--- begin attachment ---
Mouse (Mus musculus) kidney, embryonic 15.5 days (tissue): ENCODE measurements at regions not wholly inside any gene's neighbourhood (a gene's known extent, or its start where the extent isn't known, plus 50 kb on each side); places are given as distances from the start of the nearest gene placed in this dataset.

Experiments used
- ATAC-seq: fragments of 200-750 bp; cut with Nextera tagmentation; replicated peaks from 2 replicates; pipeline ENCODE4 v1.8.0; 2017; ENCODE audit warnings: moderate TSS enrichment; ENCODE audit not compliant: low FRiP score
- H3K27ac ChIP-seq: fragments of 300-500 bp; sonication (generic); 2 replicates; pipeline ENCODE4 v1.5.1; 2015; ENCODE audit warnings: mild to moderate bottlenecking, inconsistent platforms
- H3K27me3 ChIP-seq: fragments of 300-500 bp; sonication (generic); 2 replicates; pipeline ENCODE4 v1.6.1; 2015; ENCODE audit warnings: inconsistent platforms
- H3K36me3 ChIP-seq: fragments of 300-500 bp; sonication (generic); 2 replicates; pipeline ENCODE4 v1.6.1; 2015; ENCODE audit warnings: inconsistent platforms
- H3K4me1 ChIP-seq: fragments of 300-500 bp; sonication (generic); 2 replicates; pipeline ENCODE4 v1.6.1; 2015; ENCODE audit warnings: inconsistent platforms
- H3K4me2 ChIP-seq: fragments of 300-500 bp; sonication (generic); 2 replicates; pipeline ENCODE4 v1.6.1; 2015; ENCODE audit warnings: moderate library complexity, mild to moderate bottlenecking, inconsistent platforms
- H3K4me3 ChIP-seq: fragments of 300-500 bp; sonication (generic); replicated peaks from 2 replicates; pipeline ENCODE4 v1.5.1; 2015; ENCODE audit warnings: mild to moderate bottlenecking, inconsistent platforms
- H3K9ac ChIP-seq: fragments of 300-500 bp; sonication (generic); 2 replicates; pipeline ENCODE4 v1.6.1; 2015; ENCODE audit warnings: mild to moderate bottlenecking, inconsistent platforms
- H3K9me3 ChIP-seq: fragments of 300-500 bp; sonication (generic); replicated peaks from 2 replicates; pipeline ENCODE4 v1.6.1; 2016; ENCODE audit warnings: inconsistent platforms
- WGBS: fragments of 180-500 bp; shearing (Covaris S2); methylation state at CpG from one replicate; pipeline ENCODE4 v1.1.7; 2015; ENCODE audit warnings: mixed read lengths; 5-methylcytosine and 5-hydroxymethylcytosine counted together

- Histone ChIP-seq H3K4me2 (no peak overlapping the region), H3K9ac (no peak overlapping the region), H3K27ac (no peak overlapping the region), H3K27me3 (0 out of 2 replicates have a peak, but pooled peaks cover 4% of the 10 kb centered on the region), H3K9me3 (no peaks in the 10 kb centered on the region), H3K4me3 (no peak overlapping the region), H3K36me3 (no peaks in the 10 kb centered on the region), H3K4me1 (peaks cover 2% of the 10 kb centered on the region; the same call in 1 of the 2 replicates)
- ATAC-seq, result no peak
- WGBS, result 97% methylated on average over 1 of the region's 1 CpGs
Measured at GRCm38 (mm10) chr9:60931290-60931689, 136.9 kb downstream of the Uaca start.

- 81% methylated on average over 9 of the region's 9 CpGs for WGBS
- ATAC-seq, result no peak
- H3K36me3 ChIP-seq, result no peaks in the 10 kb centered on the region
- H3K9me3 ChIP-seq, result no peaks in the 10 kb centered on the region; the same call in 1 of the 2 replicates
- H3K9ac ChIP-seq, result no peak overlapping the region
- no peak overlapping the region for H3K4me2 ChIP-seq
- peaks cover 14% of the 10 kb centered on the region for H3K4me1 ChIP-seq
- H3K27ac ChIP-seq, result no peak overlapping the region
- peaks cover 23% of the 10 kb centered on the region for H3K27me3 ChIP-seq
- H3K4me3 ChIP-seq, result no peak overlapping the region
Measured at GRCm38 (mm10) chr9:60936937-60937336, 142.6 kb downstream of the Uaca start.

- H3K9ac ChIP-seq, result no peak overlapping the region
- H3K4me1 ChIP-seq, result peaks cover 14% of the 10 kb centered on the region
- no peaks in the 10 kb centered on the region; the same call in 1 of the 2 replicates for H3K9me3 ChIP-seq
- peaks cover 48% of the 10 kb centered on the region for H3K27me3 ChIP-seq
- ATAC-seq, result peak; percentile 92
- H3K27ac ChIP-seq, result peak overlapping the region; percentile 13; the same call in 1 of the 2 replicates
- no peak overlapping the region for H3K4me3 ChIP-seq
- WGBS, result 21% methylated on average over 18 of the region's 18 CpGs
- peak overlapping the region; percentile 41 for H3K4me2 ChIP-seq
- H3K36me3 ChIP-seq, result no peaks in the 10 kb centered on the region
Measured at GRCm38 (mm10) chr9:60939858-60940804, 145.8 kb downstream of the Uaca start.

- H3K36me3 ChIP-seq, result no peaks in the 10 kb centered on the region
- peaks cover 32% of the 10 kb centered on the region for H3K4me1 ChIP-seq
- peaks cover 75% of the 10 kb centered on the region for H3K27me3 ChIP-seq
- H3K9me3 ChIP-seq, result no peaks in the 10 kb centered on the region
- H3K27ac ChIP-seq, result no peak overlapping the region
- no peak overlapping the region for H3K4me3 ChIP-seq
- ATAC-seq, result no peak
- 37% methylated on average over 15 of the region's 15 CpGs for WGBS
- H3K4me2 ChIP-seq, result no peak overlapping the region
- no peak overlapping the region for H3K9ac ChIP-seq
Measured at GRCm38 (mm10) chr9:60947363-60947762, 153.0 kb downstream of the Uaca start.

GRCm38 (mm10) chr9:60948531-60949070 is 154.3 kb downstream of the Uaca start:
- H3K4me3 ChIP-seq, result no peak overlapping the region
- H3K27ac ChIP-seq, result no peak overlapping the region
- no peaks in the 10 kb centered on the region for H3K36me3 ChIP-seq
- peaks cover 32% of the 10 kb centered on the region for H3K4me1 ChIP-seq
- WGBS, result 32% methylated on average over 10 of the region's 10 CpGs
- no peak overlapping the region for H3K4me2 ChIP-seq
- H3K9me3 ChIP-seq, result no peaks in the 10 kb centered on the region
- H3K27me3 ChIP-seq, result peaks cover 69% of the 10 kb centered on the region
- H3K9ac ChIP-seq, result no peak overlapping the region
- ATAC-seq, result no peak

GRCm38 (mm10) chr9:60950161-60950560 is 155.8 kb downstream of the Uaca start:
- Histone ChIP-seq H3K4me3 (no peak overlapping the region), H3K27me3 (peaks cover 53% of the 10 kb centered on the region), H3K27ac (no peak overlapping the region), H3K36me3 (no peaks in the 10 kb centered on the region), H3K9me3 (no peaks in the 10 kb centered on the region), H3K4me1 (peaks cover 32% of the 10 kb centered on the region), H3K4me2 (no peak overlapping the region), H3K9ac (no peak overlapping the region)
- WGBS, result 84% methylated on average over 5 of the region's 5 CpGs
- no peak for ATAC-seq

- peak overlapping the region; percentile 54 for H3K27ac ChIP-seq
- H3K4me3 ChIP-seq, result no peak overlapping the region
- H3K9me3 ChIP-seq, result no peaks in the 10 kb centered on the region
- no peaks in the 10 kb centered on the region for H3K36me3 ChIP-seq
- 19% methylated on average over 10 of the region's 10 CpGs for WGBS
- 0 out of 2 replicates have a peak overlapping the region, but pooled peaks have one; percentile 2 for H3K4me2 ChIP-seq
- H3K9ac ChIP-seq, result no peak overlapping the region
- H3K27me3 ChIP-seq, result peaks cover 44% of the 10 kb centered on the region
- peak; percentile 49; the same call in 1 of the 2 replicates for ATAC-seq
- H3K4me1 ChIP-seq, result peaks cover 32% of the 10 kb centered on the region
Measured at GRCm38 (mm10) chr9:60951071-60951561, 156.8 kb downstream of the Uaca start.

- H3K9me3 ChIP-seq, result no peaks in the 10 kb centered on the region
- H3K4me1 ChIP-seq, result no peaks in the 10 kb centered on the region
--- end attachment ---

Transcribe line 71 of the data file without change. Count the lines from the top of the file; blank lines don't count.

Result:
- H3K9ac ChIP-seq, result no peak overlapping the region